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History & Politics, Literature

One Hundred Saturdays

Stella Levi and the Search for a Lost World

September 20, 2022
6:00 pm

In accordance with NYU Covid Safety Precautions, in order to attend in person, all audience members MUST:
– be 12+ years of age
– show a valid government-issued photo ID
– show proof of being fully vaccinated and boosted (if eligible)
– wear a well-fitted mask at all times

Mandatory RSVP


In collaboration with Primo Levi Center

Book Presentation in the Garden of Casa Italiana
One Hundred Saturdays
Stella Levi and the Search for a Lost World

(Avid Reader Press / Simon & Schuster, 2022)

by Michael Frank

Illustrated by Maira Kalman

With the participation of the author and Stella Levi

Featuring a performance by singer Daphna Mor


Recipient of the Jewish Book Council’s Natan Notable Book Award

The remarkable story of ninety-nine-year-old Stella Levi whose conversations with the writer Michael Frank over the course of six years bring to life the vibrant world of Jewish Rhodes, the deportation to Auschwitz that extinguished ninety percent of her community, and the resilience and wisdom of the woman who lived to tell the tale.

With nearly a century of life behind her, Stella Levi had never before spoken in detail about her past. Then she met Michael Frank. He came to her Greenwich Village apartment one Saturday afternoon to ask her a question about the Juderia, the neighborhood in Rhodes where she’d grown up in a Jewish community that had thrived there for half a millennium.

Neither of them could know this was the first of one hundred Saturdays over the course of six years that they would spend in each other’s company. During these meetings Stella traveled back in time to conjure what it felt like to come of age on this luminous, legendary island in the eastern Aegean, which the Italians conquered in 1912, began governing as an official colonial possession in 1923, and continued to administer even after the Germans seized control in September 1943. The following July, the Germans rounded up all 1,700-plus residents of the Juderia and sent them first by boat and then by train to Auschwitz on what was the longest journey—measured by both time and distance—of any of the deportations. Ninety percent of them were murdered upon arrival.

Probing and courageous, candid and sly, Stella is a magical modern-day Scheherazade whose stories reveal what it was like to grow up in an extraordinary place in an extraordinary time—and to construct a life after that place has vanished. One Hundred Saturdays is a portrait of one of the last survivors drawn at nearly the last possible moment, as well as an account of a tender and transformative friendship that develops between storyteller and listener as they explore the fundamental mystery of what it means to collect, share, and interpret the deepest truths of a life deeply lived.



Michael Frank is the author of What Is Missing, a novel, and The Mighty Franks, a memoir, which was awarded the 2018 JQ Wingate Prize and was named one of the best books of the year by The Telegraph and The New Statesman. His essays, articles, and short stories have appeared in The New York Times, Los Angeles Times, The Atlantic, Slate, The Yale Review, Salmagundi, The TLS, Tablet, and other publications. The recipient of a 2020 Guggenheim Fellowship, he lives with his family in New York City and Camogli, Italy.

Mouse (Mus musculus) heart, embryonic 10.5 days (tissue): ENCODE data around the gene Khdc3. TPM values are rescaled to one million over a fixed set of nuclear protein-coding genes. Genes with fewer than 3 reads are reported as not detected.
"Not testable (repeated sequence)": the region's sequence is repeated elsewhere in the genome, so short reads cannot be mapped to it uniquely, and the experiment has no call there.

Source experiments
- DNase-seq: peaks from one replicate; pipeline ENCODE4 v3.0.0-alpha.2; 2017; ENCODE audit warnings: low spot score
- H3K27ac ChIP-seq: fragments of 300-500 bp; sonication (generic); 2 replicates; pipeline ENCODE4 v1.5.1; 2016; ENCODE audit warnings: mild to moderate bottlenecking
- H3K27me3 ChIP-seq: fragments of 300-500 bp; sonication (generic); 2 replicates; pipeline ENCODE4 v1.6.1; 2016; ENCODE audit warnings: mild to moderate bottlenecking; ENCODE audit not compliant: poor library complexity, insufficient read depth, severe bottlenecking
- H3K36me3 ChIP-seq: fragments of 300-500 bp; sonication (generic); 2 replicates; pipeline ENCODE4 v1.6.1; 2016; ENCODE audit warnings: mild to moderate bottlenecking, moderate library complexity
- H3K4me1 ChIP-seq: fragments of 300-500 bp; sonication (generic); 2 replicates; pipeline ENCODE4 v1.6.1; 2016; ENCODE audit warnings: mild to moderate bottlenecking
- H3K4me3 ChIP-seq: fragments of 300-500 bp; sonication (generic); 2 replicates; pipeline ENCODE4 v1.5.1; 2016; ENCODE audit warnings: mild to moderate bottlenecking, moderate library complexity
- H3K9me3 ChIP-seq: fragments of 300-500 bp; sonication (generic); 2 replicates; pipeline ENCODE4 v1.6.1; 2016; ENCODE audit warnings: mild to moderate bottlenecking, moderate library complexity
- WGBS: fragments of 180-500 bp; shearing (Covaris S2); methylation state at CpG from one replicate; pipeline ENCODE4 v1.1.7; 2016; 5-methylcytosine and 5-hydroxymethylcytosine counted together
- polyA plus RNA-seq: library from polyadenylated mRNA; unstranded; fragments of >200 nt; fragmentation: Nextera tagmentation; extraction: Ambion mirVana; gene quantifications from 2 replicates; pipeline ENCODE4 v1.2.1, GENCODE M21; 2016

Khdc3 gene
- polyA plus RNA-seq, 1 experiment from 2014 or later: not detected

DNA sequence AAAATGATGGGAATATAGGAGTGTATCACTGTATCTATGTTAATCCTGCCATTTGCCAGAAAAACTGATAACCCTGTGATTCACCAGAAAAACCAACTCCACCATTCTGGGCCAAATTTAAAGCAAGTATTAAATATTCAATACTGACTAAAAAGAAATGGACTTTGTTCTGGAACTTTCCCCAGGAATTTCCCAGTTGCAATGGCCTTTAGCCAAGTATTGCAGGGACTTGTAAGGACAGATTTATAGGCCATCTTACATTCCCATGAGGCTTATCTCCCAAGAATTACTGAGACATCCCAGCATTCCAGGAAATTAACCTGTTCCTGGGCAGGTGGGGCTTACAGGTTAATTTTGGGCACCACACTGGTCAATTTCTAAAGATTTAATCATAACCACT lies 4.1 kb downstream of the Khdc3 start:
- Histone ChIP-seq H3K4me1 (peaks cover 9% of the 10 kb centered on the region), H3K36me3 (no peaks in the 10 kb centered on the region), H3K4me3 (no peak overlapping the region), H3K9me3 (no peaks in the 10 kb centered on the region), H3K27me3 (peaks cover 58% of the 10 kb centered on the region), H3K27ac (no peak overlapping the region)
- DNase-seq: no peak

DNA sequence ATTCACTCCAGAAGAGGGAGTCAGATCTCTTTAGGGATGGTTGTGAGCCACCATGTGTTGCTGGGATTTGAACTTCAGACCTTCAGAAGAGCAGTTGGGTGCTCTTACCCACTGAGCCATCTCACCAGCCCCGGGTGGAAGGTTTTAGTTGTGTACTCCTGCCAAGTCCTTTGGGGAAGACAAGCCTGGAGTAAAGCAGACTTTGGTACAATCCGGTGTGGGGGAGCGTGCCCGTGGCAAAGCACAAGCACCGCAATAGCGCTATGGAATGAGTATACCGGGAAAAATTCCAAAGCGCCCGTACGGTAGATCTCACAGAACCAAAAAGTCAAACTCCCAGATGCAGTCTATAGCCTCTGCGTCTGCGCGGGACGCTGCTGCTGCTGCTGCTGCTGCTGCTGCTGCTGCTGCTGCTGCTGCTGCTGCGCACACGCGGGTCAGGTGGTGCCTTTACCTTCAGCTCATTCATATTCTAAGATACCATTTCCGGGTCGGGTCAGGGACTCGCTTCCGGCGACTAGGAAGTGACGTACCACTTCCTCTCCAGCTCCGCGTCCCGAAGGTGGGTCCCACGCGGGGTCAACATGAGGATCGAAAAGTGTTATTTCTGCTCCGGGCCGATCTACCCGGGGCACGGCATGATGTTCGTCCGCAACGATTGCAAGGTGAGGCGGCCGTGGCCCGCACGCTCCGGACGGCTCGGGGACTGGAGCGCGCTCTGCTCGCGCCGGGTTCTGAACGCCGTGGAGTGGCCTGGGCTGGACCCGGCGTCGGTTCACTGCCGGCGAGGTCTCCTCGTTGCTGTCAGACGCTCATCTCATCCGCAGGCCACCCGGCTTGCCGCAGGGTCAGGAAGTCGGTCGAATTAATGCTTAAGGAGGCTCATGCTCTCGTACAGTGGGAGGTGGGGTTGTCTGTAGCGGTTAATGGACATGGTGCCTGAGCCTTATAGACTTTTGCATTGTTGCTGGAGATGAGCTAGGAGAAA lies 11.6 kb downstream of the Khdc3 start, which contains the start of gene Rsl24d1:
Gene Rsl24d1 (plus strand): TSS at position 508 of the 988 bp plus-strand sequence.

Maira Kalman is the author/illustrator of over thirty books for adults and children and a contributor to The New Yorker and The New York Times. She lives in New York City.


Stella Levi is a member of the Board of Directors of Centro Primo Levi NY. She was born on the Island of Rhodes under Italian rule and attended the local Jewish and Italian schools while growing up in a multinational and polyglot community where Turkish, Greek, Hebrew and old Spanish coexisted with French and Italian. She loved literature, philosophy and music and looked forward to going to university in Europe. 

On July 23, 1944, along with the entire Jewish community of Rhodes, she was deported to Auschwitz. Stella and her sister were the only survivors of their immediate family. Even though they were Italian, they had never seen Italy where they landed in 1945 on a truck of the American army and through the assistance of the Joint Distribution Committee. They decided to continue her journey to the United States where some of her family had settled before the war. Stella has long been involved with the reconstruction and preservation of Sephardic and Italian Jewish life and traditions, offering her knowledge, guidance, and dedication to the Jewish Museum of Athens, the Jewish Museum of Rhodes, the Museum of Kehilah Kedoshah Janina, and the American Sephardi Federation. Stella appears in several films, including The Longest Journey by Ruggero Gabbai, The Island of Roses by Rebecca Samonà, and Redemption Blues by Peter Stastny. A flow of programs, publications, and projects have their source in her imagination and questions. The multimedia exhibition Los Corassones Avlan presented in 2019 in New York, was based on her recollections.